Here’s Some Gross News About Your K-Beauty Sheet Mask Obsession
Categories: News

Here’s Some Gross News About Your K-Beauty Sheet Mask Obsession

Introducing the newest sheet mask ingredients: dust bunnies, human hair and insects. According to recent investigations into the packaging practices of K-beauty sheet masks, your favorite beauty ritual might be made in some seriously unhygienic conditions. Don’t shoot the messenger, y’all.

The revelation has been swirling in Korea for some time now, but it became international news after a user who goes by the alias dvaonline22 shared the findings on the popular subreddit thread Asain Beauty. She writes, “I just wanted to share that, recently, in Korea it’s revealed that sheet masks are made in conditions that are far from hygienic. I’m not sure if this issue has made international or not, but I thought I’d share it since international consumers have a right to know as well. I hope, by making this an international issue, some companies will change how they manage production processes.” She then links to a handful of articles written up on the issue. All of which are in Korean.

Videos and photos have been revealed of beauty brand workers assembling the masks not in a factory but in their homes, often without gloves. In some photos, the masks are folded on coffee tables. Another shows a recycled piece of cardboard being used repeatedly as a folding guide.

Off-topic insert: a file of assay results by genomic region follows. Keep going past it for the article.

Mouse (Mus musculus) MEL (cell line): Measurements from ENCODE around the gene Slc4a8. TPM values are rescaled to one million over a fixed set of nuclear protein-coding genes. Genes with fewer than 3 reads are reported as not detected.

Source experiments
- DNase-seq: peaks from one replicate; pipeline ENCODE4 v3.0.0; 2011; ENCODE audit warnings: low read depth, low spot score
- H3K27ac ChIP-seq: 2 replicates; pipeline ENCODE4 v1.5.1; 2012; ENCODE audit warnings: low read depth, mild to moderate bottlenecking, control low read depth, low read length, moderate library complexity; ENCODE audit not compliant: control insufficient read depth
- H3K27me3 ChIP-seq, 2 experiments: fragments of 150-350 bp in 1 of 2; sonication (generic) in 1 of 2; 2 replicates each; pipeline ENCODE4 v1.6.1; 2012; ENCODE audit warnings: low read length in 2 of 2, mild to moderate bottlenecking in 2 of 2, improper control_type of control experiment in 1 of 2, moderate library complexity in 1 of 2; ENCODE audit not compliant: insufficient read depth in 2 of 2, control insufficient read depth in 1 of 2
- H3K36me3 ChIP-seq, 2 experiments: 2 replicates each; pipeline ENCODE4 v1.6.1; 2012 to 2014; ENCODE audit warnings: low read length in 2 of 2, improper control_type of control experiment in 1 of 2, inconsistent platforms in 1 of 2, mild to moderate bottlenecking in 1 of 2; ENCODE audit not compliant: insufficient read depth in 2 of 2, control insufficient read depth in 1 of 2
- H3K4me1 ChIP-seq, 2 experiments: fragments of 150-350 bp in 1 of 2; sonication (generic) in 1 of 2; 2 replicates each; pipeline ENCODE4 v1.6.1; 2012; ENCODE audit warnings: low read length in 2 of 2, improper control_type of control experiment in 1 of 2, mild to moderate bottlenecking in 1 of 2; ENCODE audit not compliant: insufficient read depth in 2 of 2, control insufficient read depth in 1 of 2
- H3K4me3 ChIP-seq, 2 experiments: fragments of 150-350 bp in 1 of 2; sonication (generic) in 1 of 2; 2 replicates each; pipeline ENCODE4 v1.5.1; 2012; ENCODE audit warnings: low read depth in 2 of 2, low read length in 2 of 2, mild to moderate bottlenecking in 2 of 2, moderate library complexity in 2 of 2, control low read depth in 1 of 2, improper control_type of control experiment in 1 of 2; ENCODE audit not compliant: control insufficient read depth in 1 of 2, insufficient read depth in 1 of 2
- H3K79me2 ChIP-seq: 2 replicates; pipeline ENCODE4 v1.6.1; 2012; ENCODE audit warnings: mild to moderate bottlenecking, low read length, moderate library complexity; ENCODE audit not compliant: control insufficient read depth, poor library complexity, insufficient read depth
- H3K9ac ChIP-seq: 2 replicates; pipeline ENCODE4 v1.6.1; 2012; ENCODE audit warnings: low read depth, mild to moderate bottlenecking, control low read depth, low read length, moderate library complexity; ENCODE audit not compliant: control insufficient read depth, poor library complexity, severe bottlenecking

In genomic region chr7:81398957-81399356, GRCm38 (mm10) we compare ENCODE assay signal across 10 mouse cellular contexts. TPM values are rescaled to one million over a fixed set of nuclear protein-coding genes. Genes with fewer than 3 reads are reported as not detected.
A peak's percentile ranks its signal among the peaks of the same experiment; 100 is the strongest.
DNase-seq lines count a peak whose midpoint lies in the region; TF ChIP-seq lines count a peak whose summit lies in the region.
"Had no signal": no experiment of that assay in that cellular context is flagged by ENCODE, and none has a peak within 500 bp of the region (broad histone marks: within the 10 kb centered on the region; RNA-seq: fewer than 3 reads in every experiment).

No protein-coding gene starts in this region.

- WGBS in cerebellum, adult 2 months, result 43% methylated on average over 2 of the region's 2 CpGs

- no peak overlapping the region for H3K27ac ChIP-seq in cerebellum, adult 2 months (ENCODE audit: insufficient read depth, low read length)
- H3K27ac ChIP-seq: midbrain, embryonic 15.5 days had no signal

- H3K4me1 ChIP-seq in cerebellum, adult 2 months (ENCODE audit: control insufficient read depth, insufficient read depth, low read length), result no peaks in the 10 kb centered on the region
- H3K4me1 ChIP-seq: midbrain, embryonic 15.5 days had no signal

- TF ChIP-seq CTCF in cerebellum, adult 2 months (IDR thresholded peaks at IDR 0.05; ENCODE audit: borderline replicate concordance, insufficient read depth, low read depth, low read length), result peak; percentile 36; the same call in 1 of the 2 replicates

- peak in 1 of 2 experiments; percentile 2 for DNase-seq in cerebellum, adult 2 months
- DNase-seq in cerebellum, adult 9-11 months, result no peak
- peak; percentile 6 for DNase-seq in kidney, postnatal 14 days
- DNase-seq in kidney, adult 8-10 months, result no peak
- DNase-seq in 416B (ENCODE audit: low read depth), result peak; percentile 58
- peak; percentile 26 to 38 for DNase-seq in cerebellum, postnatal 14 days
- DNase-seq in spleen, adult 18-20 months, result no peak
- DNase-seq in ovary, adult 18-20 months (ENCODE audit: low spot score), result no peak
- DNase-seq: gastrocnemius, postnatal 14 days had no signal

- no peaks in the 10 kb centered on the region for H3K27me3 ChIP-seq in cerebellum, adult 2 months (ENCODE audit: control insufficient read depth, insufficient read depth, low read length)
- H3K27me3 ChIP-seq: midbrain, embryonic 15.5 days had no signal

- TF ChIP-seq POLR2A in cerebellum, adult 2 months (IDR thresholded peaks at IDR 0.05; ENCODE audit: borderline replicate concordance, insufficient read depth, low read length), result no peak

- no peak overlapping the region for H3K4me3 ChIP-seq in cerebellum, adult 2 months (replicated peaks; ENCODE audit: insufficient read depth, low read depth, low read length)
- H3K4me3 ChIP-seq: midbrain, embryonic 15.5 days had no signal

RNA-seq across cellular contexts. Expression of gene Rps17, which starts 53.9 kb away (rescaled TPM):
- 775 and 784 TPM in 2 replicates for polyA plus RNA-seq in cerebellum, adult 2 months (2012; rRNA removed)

In an in-depth piece on the issue, Racked writes, “Making cosmetics in a private home without a manufacturing license is illegal in Korea, but because there are so many small cosmetic brands it is fairly common.” They go on to explain the process works like this: Sheet masks and envelopes are dropped off to folder’s homes. They fold the masks using a guide and insert them into an envelope. The envelopes are then picked up and taken to the factory. From there they are supposedly sterilized, filled with scents and sealed. However, numerous reports claim that this process does not actually eliminate all germs it was exposed to while being assembled in a person’s home.

The practice is common among small brands for which factory assembly is expensive, but a handful of bigger companies like Mediheal, SNP and Forencos have been linked to the shady practice as well. Since these findings are new, it’s difficult to tell which germs we could be exposed to, but some beauty buffs have reported finding hair, unusual black spots and even insects in the masks. I mean, we’re down with trying the snail mask but this is a whole other level.

Have you found anything concerning in your sheet mask? Share with us on Twitter @BritandCo